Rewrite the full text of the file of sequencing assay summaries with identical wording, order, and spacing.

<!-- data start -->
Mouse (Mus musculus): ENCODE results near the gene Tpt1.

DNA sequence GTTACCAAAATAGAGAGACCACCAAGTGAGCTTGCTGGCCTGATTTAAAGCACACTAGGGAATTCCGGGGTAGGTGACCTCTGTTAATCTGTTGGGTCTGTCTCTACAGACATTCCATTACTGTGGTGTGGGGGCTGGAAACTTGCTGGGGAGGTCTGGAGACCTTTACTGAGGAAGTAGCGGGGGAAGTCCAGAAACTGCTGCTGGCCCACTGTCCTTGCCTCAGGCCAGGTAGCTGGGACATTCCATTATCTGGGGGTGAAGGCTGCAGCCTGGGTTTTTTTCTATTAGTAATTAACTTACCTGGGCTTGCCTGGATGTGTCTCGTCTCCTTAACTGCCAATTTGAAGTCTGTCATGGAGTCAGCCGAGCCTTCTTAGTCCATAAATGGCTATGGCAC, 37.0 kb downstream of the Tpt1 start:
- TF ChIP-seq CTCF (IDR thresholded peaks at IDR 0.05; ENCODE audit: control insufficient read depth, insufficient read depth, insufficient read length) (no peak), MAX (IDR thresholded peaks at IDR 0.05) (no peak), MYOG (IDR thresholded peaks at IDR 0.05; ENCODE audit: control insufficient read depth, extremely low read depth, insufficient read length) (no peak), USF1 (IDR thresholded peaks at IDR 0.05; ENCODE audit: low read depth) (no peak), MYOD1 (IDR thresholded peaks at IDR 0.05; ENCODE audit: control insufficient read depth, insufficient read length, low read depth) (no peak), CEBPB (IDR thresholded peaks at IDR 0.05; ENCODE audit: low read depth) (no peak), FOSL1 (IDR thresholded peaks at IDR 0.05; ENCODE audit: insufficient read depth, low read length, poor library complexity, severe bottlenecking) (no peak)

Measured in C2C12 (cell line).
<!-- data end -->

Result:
Mouse (Mus musculus): ENCODE results near the gene Tpt1.

DNA sequence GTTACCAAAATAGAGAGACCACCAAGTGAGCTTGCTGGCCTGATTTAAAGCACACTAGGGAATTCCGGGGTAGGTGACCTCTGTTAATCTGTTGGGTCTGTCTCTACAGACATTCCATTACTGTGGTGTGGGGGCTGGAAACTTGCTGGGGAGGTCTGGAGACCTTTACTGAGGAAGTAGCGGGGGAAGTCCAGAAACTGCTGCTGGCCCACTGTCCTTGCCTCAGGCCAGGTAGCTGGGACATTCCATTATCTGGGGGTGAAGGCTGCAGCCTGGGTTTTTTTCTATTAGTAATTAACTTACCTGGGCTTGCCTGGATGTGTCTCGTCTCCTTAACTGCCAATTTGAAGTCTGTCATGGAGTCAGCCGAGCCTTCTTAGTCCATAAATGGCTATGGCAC, 37.0 kb downstream of the Tpt1 start:
- TF ChIP-seq CTCF (IDR thresholded peaks at IDR 0.05; ENCODE audit: control insufficient read depth, insufficient read depth, insufficient read length) (no peak), MAX (IDR thresholded peaks at IDR 0.05) (no peak), MYOG (IDR thresholded peaks at IDR 0.05; ENCODE audit: control insufficient read depth, extremely low read depth, insufficient read length) (no peak), USF1 (IDR thresholded peaks at IDR 0.05; ENCODE audit: low read depth) (no peak), MYOD1 (IDR thresholded peaks at IDR 0.05; ENCODE audit: control insufficient read depth, insufficient read length, low read depth) (no peak), CEBPB (IDR thresholded peaks at IDR 0.05; ENCODE audit: low read depth) (no peak), FOSL1 (IDR thresholded peaks at IDR 0.05; ENCODE audit: insufficient read depth, low read length, poor library complexity, severe bottlenecking) (no peak)

Measured in C2C12 (cell line).